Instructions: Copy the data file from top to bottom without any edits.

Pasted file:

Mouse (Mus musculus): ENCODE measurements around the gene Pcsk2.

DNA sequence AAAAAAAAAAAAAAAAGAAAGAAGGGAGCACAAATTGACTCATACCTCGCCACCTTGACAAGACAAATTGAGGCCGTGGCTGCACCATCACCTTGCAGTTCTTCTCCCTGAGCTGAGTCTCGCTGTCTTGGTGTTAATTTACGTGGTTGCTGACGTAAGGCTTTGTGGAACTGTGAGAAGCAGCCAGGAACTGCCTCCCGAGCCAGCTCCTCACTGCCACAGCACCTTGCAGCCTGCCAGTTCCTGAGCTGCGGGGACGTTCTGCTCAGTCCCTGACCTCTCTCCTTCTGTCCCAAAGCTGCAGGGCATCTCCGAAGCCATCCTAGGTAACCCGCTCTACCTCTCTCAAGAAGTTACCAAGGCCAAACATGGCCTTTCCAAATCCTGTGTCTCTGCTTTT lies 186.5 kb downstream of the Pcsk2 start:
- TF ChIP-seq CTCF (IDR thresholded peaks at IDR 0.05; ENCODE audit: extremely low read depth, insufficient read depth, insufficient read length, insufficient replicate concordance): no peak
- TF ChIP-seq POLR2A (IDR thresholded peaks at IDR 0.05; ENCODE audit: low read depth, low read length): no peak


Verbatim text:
Mouse (Mus musculus): ENCODE measurements around the gene Pcsk2.

DNA sequence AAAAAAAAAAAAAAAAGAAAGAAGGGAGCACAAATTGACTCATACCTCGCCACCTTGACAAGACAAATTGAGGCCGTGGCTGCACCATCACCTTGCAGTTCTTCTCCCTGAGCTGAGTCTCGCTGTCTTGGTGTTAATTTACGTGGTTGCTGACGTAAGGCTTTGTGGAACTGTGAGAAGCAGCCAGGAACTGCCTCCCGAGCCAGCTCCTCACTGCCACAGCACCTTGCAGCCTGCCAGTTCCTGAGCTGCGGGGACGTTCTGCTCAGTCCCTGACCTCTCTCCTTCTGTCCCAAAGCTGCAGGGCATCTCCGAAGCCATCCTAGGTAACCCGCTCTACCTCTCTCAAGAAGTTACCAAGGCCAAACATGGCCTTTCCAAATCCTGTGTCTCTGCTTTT lies 186.5 kb downstream of the Pcsk2 start:
- TF ChIP-seq CTCF (IDR thresholded peaks at IDR 0.05; ENCODE audit: extremely low read depth, insufficient read depth, insufficient read length, insufficient replicate concordance): no peak
- TF ChIP-seq POLR2A (IDR thresholded peaks at IDR 0.05; ENCODE audit: low read depth, low read length): no peak